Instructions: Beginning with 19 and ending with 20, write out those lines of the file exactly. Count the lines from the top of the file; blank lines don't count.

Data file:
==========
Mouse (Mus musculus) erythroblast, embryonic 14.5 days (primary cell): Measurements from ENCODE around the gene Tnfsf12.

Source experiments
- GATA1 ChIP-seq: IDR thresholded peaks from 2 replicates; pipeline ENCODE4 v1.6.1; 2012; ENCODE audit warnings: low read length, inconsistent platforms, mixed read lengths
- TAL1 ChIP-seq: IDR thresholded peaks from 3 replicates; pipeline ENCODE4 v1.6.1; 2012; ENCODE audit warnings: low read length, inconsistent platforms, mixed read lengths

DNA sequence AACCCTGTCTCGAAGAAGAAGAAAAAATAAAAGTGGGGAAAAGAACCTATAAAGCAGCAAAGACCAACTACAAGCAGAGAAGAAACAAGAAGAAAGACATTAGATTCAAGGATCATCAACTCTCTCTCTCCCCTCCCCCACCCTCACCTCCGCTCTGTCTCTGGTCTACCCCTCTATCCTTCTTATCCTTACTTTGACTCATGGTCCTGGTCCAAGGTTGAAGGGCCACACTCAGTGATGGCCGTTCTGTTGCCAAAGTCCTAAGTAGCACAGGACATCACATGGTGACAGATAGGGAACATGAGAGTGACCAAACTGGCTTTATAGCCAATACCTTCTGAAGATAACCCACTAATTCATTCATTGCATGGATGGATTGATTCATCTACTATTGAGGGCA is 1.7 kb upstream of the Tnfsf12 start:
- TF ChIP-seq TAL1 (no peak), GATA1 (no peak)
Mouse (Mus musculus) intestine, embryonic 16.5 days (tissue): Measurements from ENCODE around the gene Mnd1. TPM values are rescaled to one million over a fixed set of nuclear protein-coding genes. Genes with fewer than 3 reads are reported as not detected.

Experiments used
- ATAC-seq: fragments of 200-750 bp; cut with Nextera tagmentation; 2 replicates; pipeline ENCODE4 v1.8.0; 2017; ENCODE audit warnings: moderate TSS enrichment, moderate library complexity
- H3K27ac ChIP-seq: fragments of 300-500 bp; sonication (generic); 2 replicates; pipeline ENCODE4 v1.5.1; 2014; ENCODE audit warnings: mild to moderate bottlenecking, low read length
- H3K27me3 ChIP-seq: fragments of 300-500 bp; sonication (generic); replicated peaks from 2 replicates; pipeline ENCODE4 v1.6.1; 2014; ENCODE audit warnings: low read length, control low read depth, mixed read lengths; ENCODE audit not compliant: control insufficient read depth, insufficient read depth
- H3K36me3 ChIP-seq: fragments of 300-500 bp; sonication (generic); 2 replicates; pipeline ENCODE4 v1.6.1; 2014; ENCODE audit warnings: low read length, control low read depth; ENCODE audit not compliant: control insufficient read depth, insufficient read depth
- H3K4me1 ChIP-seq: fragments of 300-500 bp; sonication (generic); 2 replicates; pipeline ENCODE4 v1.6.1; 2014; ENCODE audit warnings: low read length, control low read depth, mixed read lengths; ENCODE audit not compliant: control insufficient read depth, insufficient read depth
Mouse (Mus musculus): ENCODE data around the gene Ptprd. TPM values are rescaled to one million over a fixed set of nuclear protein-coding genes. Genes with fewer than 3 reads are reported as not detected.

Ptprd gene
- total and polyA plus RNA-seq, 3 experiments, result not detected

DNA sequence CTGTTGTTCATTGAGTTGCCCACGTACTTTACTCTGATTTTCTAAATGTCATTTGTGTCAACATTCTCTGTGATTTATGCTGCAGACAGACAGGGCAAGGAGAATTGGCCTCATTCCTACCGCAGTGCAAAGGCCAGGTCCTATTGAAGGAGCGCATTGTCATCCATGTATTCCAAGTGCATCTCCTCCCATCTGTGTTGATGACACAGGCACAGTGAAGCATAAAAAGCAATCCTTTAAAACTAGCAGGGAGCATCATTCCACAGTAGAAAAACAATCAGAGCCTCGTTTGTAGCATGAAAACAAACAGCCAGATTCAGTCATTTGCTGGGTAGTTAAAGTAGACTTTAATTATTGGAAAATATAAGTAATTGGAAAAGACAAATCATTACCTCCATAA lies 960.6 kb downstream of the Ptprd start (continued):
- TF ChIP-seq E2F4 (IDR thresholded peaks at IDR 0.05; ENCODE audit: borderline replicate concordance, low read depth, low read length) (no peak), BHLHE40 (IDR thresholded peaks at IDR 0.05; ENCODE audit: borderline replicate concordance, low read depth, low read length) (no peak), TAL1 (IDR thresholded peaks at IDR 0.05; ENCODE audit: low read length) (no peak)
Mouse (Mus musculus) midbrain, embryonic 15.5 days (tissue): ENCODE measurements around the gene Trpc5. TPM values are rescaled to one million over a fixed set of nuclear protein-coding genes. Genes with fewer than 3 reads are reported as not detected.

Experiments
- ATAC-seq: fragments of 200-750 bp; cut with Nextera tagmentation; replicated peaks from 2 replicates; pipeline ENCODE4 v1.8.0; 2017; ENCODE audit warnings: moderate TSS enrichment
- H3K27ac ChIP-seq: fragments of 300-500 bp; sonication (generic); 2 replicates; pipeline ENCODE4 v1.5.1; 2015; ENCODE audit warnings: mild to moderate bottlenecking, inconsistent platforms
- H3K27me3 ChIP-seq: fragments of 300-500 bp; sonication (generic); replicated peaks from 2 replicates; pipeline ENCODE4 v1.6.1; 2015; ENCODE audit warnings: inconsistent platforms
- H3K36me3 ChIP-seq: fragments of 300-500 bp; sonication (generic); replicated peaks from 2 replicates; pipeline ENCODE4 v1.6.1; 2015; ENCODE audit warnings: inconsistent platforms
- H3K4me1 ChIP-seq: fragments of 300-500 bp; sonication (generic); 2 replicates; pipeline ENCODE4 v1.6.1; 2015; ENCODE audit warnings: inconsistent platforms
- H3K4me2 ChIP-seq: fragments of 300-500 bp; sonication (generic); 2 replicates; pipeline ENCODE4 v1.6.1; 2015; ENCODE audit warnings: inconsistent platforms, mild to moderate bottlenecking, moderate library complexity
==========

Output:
Mouse (Mus musculus) midbrain, embryonic 15.5 days (tissue): ENCODE measurements around the gene Trpc5. TPM values are rescaled to one million over a fixed set of nuclear protein-coding genes. Genes with fewer than 3 reads are reported as not detected.

Experiments